Hardness : 6.5
Specific Gravity : 3.85
Refractive index : 1.85 - 1.8
Doubly Refracting (bi-refraction) : None
The garnet variety Andradite is a colorful group named after Brazilian mineralogist José Bonifácio de Andrade e Silva, and is composed of 3 noted subvarieties. Andradite garnets can be found in yellow, red, brown, green, and black. They are highly lusterous, and possess a dispersion greater than that of a diamond. They are often found in matrix with micas, diopside, chlorite, and serpentine.
Topazolite is the yellow - green variety, so named because of its resemblance to topaz.
Melanite is the dark red / black variety, which is rarely transparent. Historically, it was used a great deal in mourning jewelry, though today it is not used in jewelry.
Demantoid is the highly prized green variety of Andradite. It was first found in the Ural Mountains of Russia in 1868. The name Demantoid is Dutch and actually translates to "Diamond like", in reference to its high dispersion rate and luster. Demantoid garnet has been found in areas such as Russia, Italy, Iran, the USA and Namibia.
Demantoid gems originating from the Ural Mountains in Russia are the most desired, with their whisps of "horsetail" inclusions which assist in authenticating the stone, and identifying its origins. This is due to factors such as the mineral's depleted status in Russia, as well as Russia's current restrictions on exporting minerals and antiquities. Demantoid was a favorite gemstone used by Russian jeweler Fabergé in his jewel laden artistry. After WWI, Demantoid garnet lost its glitter, and soon faded from the world gem scene. It became a stone coveted by the serious gem collector.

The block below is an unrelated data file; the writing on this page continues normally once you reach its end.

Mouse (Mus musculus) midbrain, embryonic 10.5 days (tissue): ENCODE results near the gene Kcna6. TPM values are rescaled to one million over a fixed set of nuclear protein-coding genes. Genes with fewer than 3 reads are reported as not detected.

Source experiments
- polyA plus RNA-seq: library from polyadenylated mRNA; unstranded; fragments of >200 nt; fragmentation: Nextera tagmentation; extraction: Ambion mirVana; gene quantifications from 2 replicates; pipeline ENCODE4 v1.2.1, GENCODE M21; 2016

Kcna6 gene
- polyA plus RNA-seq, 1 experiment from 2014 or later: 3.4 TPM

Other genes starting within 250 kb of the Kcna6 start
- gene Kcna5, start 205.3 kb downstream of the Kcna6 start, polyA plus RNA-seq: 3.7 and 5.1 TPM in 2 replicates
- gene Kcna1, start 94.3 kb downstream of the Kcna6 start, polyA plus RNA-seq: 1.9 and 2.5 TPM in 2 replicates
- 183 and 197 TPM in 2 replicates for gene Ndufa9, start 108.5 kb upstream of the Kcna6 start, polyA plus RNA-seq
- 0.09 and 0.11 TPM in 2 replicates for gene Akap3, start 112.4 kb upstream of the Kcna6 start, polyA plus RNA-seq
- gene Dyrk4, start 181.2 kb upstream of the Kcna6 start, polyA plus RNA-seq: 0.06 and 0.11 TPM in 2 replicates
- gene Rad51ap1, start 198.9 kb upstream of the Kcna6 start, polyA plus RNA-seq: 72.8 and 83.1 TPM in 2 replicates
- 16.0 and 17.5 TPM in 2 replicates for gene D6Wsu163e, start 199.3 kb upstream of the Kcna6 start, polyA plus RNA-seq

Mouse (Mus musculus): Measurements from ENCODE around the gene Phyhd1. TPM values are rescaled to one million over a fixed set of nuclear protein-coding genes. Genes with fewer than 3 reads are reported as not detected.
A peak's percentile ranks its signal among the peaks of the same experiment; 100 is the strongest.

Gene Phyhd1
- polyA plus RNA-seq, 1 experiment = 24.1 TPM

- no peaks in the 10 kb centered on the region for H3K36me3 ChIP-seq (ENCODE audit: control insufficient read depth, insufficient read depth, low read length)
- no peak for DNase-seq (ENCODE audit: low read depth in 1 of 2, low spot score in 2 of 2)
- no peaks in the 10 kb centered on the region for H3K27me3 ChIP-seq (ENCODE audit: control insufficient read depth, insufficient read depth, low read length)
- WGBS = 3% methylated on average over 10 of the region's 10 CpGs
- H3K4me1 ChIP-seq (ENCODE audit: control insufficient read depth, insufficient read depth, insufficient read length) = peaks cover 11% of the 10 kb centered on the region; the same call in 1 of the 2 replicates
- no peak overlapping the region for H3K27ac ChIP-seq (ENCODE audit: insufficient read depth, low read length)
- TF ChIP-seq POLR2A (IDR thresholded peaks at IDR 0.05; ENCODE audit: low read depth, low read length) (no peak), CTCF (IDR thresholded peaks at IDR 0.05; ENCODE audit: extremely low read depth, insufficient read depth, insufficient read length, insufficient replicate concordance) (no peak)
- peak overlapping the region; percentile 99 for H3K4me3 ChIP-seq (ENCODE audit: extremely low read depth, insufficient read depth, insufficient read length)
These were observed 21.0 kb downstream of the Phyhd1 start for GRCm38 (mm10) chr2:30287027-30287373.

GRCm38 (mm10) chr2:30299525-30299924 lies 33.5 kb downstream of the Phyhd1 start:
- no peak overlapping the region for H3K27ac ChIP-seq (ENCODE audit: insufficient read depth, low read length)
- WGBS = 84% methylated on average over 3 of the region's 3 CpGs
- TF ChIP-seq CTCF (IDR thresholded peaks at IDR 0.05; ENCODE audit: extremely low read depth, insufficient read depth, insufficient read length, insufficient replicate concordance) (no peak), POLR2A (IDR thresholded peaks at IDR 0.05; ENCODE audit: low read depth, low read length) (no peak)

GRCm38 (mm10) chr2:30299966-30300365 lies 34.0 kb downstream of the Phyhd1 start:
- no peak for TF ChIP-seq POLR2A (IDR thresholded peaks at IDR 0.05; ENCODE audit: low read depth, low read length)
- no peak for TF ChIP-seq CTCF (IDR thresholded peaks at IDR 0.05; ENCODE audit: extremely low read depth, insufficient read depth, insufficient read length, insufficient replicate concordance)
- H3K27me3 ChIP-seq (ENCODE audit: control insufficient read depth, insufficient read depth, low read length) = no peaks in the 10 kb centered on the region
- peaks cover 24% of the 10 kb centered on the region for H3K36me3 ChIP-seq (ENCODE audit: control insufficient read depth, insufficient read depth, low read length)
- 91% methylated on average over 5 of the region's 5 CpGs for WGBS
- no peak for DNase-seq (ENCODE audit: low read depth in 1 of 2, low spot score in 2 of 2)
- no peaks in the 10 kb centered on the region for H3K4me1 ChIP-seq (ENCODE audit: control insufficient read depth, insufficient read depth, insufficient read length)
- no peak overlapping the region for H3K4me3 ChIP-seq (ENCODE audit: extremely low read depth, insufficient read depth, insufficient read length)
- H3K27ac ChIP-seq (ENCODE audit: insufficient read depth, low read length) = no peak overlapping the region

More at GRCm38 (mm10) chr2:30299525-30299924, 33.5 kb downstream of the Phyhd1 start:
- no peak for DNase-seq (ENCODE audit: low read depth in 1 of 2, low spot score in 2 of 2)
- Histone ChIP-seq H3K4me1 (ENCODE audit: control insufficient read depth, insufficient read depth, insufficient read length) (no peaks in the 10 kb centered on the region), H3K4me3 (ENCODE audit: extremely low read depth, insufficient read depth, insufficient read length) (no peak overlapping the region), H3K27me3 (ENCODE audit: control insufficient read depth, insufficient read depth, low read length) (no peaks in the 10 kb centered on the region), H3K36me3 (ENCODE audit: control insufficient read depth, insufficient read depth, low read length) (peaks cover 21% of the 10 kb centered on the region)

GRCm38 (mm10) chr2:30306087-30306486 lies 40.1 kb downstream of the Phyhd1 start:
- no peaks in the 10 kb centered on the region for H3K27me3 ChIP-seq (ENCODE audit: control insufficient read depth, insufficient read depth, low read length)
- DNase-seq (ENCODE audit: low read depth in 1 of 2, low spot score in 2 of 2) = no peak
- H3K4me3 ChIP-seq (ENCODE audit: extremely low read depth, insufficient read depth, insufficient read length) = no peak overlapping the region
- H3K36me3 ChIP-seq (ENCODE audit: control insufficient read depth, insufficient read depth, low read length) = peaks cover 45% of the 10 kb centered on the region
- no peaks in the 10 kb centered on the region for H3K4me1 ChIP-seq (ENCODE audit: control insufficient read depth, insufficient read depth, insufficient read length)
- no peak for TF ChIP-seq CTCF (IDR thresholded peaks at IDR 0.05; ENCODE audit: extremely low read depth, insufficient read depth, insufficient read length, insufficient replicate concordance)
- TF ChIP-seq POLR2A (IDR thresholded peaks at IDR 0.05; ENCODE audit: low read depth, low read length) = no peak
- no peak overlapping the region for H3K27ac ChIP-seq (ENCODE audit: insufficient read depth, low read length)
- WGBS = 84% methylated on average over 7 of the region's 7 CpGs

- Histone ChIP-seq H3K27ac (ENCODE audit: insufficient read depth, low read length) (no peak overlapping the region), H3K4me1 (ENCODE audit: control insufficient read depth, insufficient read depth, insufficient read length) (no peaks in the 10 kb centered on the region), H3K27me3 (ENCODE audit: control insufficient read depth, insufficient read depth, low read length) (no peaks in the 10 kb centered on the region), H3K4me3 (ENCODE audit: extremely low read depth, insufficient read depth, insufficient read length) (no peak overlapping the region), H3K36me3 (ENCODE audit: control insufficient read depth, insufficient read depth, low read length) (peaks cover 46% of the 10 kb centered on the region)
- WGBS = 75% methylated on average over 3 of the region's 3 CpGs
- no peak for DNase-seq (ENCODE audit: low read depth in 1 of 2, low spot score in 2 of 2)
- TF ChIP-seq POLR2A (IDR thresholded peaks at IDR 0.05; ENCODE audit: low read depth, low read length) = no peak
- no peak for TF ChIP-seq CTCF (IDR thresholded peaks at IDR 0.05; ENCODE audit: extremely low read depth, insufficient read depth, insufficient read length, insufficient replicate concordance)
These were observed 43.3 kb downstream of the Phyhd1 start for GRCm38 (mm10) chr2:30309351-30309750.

The gemstone world was once again aghast in 1996, when a new source of Demantoid garnet was found by a goatherder in Namibia. The material was similar to the Russian material in so many ways, except for one critical component. The chrysolite inclusions, or horsetails, that had been prevalent in the Russian material, were not present. The Namibian material was clean. In the world of gemstones, this is usually a good thing. In the case of Demantoid garnet, it is not. The chrysolite inclusions which are found in the Russian material actually increase the value of the gemstone. A top quality Namibian Demantoid garnet will be less expensive than a lower quality Russian Demantoid. The Russian material is more rare, and is rarely found in sizes over a carat or two.
Clean with mild dish soap: use a toothbrush to scrub behind the stone where dust can collect.